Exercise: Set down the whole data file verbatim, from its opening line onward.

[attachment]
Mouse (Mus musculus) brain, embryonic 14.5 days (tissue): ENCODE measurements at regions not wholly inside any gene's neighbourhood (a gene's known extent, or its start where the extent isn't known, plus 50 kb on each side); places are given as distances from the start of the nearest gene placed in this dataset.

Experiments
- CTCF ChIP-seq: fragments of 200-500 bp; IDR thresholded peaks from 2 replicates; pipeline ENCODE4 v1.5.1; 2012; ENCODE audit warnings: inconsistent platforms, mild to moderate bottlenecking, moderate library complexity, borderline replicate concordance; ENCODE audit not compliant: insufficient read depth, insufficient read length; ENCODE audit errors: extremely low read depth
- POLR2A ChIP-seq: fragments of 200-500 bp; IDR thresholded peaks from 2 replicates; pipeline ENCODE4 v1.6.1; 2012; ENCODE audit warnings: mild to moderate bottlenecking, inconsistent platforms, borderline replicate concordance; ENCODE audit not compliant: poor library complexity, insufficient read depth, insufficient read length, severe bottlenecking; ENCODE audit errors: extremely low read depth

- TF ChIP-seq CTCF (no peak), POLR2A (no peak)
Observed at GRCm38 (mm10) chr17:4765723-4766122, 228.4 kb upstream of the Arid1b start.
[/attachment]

Mouse (Mus musculus) brain, embryonic 14.5 days (tissue): ENCODE measurements at regions not wholly inside any gene's neighbourhood (a gene's known extent, or its start where the extent isn't known, plus 50 kb on each side); places are given as distances from the start of the nearest gene placed in this dataset.

Experiments
- CTCF ChIP-seq: fragments of 200-500 bp; IDR thresholded peaks from 2 replicates; pipeline ENCODE4 v1.5.1; 2012; ENCODE audit warnings: inconsistent platforms, mild to moderate bottlenecking, moderate library complexity, borderline replicate concordance; ENCODE audit not compliant: insufficient read depth, insufficient read length; ENCODE audit errors: extremely low read depth
- POLR2A ChIP-seq: fragments of 200-500 bp; IDR thresholded peaks from 2 replicates; pipeline ENCODE4 v1.6.1; 2012; ENCODE audit warnings: mild to moderate bottlenecking, inconsistent platforms, borderline replicate concordance; ENCODE audit not compliant: poor library complexity, insufficient read depth, insufficient read length, severe bottlenecking; ENCODE audit errors: extremely low read depth

- TF ChIP-seq CTCF (no peak), POLR2A (no peak)
Observed at GRCm38 (mm10) chr17:4765723-4766122, 228.4 kb upstream of the Arid1b start.